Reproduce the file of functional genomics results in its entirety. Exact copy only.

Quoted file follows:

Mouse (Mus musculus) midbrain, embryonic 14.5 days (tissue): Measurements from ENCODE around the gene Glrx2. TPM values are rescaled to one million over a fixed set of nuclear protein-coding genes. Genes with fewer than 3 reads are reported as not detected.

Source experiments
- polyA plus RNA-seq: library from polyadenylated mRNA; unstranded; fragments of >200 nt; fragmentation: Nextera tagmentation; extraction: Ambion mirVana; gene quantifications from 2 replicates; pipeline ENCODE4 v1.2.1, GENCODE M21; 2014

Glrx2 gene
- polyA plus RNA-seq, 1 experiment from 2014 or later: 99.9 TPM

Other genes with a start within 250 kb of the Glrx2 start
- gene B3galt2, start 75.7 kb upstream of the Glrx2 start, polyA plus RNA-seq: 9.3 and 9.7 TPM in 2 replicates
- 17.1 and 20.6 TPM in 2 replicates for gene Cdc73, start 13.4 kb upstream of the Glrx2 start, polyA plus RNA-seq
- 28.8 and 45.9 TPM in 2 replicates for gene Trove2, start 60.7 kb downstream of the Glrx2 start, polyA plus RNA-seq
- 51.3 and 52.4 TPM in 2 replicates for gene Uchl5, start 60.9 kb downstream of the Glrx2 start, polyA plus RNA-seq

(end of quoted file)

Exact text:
Mouse (Mus musculus) midbrain, embryonic 14.5 days (tissue): Measurements from ENCODE around the gene Glrx2. TPM values are rescaled to one million over a fixed set of nuclear protein-coding genes. Genes with fewer than 3 reads are reported as not detected.

Source experiments
- polyA plus RNA-seq: library from polyadenylated mRNA; unstranded; fragments of >200 nt; fragmentation: Nextera tagmentation; extraction: Ambion mirVana; gene quantifications from 2 replicates; pipeline ENCODE4 v1.2.1, GENCODE M21; 2014

Glrx2 gene
- polyA plus RNA-seq, 1 experiment from 2014 or later: 99.9 TPM

Other genes with a start within 250 kb of the Glrx2 start
- gene B3galt2, start 75.7 kb upstream of the Glrx2 start, polyA plus RNA-seq: 9.3 and 9.7 TPM in 2 replicates
- 17.1 and 20.6 TPM in 2 replicates for gene Cdc73, start 13.4 kb upstream of the Glrx2 start, polyA plus RNA-seq
- 28.8 and 45.9 TPM in 2 replicates for gene Trove2, start 60.7 kb downstream of the Glrx2 start, polyA plus RNA-seq
- 51.3 and 52.4 TPM in 2 replicates for gene Uchl5, start 60.9 kb downstream of the Glrx2 start, polyA plus RNA-seq